Crisis in multilateralism affecting developing nations most: Indian PM at G20 meet


Multilateralism is in crisis today and the failure of the global architecture of governance is affecting developing countries the most, Prime Minister Narendra Modi said on Thursday in his address to the first foreign ministers’ meeting of G20 nations in 2023.

“The architecture of global governance created after the Second World War was to serve two functions: First, to prevent future wars by balancing competing interests; and second, to foster international cooperation on issues of common interests,” Modi said in a recorded message to the G20 ministers who are meeting in New Delhi.

The prime minister drew attention to the experience of the past few years, saying the financial crisis, climate change, pandemic, and wars clearly showed that global governance had failed in both its mandates.

He said the tragic consequences of this failure were being faced mostly by the developing countries, and the world was at risk of rescinding on sustainable development after years of progress.

The PM also noted that many developing countries were struggling with unsustainable debt while trying to ensure food and energy security for their people. It is developing countries that are most affected by global warming caused by rich countries, he said.

Modi also pointed out how global supply chains have broken down during times of stress and turmoil.

Focus on Global South

Arguing that no group could claim global leadership without listening to those most affected by its decisions, the Prime Minister said India had tried to give a voice to the Global South at the G20.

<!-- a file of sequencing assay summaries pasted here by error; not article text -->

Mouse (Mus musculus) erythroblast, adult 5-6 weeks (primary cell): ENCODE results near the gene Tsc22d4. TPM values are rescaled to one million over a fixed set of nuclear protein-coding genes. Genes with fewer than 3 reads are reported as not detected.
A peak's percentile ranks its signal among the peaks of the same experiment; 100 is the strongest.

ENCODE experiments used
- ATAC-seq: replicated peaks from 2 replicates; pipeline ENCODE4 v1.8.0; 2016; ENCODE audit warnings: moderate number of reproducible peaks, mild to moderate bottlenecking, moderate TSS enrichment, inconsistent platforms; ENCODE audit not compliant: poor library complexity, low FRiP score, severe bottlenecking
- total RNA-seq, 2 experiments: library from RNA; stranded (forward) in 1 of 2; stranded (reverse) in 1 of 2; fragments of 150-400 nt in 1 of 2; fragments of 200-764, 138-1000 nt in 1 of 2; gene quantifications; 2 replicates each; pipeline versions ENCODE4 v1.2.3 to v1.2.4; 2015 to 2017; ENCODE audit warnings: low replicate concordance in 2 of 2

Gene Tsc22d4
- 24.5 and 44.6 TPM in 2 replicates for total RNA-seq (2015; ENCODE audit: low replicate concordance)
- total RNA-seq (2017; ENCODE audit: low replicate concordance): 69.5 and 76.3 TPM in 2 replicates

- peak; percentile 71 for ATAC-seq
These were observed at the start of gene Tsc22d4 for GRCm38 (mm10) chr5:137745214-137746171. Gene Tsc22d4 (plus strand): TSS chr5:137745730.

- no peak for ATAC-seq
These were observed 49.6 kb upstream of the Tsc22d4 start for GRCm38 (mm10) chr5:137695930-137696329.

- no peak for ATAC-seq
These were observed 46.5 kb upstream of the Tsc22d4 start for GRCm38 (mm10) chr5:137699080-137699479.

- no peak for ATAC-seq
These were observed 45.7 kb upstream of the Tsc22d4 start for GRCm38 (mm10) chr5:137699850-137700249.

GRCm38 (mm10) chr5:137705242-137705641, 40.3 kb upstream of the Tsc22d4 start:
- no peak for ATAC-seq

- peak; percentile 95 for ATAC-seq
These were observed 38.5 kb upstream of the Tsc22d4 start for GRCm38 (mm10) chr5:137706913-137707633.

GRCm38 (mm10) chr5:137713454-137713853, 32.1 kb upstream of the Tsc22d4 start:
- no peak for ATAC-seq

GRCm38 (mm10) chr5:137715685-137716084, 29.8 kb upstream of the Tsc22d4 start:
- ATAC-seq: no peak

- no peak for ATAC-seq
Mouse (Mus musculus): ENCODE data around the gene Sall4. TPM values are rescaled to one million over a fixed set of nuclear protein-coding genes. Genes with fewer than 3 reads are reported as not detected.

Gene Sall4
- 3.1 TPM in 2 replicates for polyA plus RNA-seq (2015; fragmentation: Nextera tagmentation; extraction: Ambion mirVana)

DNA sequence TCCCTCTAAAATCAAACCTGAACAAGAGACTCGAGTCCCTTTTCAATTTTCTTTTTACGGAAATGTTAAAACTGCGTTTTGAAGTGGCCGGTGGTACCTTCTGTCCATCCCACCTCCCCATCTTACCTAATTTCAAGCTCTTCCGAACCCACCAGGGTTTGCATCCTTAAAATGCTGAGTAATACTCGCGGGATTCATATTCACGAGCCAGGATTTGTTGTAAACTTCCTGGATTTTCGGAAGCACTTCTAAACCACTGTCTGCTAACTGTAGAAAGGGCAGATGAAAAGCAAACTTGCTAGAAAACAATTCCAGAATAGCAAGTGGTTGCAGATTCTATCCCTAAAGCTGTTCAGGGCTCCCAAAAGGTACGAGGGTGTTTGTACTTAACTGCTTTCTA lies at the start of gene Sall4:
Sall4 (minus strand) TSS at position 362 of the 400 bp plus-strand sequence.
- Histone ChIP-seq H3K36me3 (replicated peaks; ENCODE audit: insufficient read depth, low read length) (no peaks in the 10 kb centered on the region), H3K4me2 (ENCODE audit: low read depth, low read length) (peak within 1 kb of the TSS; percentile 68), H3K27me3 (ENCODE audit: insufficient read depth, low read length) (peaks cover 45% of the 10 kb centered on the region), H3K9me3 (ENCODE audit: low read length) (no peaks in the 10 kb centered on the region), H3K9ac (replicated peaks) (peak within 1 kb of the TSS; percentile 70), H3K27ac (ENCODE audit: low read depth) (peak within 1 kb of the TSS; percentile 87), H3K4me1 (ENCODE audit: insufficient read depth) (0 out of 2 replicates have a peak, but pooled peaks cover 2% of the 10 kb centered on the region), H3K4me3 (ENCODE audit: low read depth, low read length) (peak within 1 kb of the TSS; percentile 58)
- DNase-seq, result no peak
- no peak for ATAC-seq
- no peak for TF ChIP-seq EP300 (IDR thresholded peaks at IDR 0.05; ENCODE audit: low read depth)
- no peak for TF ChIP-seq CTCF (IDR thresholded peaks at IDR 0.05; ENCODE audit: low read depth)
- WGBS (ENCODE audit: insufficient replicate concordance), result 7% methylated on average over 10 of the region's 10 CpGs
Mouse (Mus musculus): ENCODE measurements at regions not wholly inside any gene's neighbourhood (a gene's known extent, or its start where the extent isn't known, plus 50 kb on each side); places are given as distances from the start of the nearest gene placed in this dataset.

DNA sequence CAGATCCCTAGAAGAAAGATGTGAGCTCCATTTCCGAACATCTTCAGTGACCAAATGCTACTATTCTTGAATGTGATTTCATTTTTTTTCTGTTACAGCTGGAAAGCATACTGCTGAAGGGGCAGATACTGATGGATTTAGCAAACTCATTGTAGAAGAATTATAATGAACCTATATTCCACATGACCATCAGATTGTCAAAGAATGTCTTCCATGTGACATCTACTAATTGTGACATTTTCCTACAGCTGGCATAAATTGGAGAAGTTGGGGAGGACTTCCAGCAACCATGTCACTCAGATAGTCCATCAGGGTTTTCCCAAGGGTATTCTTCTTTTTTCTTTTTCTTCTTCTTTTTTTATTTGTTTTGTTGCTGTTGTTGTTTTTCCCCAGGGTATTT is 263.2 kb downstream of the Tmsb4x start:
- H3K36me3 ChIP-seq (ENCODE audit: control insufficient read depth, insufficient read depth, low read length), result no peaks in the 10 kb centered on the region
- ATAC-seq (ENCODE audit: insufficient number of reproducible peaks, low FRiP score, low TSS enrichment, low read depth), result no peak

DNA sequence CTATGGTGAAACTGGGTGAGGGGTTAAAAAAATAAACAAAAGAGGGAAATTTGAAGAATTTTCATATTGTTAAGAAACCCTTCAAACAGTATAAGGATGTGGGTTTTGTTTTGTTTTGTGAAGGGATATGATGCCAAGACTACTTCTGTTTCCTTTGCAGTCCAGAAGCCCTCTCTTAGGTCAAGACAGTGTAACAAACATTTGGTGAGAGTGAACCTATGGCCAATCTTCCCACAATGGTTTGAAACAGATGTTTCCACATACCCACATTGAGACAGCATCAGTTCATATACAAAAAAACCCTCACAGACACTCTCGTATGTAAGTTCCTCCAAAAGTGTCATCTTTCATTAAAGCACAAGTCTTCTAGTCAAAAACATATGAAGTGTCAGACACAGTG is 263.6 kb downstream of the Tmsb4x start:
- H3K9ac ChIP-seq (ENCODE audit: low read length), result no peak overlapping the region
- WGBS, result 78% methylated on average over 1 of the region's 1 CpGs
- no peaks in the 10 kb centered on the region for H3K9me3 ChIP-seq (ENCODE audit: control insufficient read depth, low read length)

Modi underlined that today’s meeting was taking place at a time of deep global divisions and as a meeting of foreign ministers, it was only natural for the discussions to be affected by the geo-political tensions of the day.

“We all have our positions and our perspectives on how these tensions should be resolved,” the Prime Minister said. He emphasised that as the leading economies of the world, the responsibility towards those who are not in this room lay with the G20 nations.

“The world looks upon the G20 to ease the challenges of growth, development, economic resilience, disaster resilience, financial stability, transnational crime, corruption, terrorism, and food and energy security,” Modi said, noting that G20 had the capacity to build consensus and deliver concrete results in all these areas.

Meanwhile, External Affairs Minister S Jaishankar said the knock-on effects of conflict and anxieties over a looming debt crisis had made the current G20 meet a consequential one.

While India has held over a dozen G20 meetings so far, this is the first time all foreign ministers have gathered. The outcome is set to establish a path towards the final G20 leaders’ summit in September.__Business Standard